The volatile economic situation in Turkey—a top-five gold-consuming nation—has also adversely impacted the yellow metal in recent weeks. According to the WGC’s “Gold Demand Trends” report for the second quarter, the country has experienced a 10-percent year-on-year decline in jewellery demand in response to “the very high and volatile local gold price at a time of political tension”. Indeed, the Turkish lira has already lost around 40 percent of its value against the dollar in 2018 alone as increased US trade tariffs and mounting dollar-denominated debt have crippled the economy, making gold drastically more expensive for Turkish consumers at present. The snap general election in June and at the start of Ramadan also reportedly “dampened investor interest” towards the end of the quarter.
To compound gold’s woes, the US Federal Reserve is currently on a monetary-tightening path that will very likely see interest rates being increased both this year and next. Higher US rates are likely to continue tempting investor funds out of emerging markets and back into the US to take advantage of the higher returns on offer. In turn, the heightened demand for US currency will continue to put upward pressure on the value of the dollar, which again will not help gold’s fortunes.
At this stage, all such bearish factors seem to be outweighing the mounting trade tensions between the US and China, as well as the ending of the détente—and renewal of US-led sanctions—against Iran. While one might assume such geopolitical events would spur investors to seek safety in gold, the WGC observes that “confrontational trade rhetoric and sanctions have so far played in favour of the US”. Ultimately, this may explain why the gold market has largely ignored such issues.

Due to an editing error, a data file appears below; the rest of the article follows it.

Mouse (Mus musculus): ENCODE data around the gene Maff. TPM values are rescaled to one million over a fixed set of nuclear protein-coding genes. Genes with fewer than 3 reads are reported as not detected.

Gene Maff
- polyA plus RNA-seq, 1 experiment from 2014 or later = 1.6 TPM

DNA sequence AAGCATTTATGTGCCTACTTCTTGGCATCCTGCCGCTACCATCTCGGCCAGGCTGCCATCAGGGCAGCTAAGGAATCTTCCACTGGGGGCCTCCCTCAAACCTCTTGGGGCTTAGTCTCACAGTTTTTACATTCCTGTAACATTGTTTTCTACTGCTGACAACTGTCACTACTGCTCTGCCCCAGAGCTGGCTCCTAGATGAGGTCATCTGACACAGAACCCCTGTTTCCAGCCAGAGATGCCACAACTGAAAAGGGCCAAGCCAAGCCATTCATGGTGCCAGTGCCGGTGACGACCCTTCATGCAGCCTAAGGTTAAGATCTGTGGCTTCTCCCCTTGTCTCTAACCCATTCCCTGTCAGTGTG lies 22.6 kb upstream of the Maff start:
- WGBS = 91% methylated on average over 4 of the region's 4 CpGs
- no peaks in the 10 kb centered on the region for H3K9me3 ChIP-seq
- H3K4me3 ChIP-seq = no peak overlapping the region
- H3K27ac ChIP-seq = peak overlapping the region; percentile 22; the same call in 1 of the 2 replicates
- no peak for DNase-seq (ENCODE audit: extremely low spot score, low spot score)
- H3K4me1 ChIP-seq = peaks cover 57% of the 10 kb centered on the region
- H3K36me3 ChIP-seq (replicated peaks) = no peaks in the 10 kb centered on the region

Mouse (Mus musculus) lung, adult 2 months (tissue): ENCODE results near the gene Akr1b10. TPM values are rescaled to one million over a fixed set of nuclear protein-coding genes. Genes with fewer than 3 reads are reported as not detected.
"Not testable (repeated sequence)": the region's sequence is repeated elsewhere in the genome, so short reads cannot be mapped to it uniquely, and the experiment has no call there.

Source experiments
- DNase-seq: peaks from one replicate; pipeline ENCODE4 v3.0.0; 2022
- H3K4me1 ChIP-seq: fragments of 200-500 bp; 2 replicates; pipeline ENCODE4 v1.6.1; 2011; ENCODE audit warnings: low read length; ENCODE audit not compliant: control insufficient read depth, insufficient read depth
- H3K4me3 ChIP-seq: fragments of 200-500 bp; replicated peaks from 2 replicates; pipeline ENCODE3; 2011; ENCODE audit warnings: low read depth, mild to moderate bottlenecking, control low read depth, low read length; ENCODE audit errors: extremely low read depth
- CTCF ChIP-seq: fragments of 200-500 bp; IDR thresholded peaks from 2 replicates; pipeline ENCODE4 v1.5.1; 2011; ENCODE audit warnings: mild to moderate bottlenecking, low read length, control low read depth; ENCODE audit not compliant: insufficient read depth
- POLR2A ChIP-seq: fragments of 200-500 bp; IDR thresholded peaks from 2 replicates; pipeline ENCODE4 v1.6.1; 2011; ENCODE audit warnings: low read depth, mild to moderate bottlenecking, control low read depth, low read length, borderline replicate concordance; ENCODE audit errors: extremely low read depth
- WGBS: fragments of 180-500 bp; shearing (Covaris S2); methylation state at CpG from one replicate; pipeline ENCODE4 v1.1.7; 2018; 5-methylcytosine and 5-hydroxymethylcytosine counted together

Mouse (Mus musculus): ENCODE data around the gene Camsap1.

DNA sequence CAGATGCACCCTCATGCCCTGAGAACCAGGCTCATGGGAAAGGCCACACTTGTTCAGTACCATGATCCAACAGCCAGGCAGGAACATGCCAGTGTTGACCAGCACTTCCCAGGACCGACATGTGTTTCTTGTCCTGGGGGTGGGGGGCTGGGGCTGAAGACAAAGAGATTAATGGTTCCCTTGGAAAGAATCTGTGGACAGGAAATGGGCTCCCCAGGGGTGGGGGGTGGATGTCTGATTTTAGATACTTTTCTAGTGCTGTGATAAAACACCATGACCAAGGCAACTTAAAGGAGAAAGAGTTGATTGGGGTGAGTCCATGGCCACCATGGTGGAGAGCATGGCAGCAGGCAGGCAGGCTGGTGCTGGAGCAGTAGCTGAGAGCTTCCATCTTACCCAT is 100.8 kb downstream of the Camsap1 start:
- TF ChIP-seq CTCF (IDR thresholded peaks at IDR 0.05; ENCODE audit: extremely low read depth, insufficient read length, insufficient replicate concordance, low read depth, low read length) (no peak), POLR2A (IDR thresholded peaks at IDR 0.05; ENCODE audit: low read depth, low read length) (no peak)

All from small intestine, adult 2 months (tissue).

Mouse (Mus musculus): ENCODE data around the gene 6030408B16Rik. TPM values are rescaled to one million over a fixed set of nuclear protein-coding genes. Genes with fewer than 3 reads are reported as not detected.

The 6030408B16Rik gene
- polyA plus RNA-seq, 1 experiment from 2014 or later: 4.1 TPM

But some analysts don’t expect gold to languish for much longer. Speaking recently to Kitco News, George Milling-Stanley, the head of gold investments at State Street Global Advisors, said that he expects demand for the yellow metal to pick up by the end of the third quarter, following a likely hike in interest rates by the Federal Reserve, which would be the third increase this year. Upcoming holidays in certain nations—such as November’s Diwali festival in India—will be a major factor for gold demand’s recovery later in the year, according to Milling-Stanley, who also believes prices could bounce back over $1,350 by the end of the year.
And as far as Michael Hartnett is concerned, gold may recover if the dollar “follows US Treasury yields lower”. But such a scenario does not appear to be on the horizon. With recent data from the US Commodity Futures Trading Commission (CFTC) showing record bets being placed by hedge funds against long-dated Treasury instruments, few are expecting yields to fall anytime soon. Net positioning in gold also turned short in August for the first time in 17 years, meaning that more traders expect gold to fall than rise—which doesn’t fill one with much confidence over gold’s bullish aspirations in the future. With very few bullish factors in its favour, therefore, it may still be a while before gold once more regains its shine in the eyes of investors.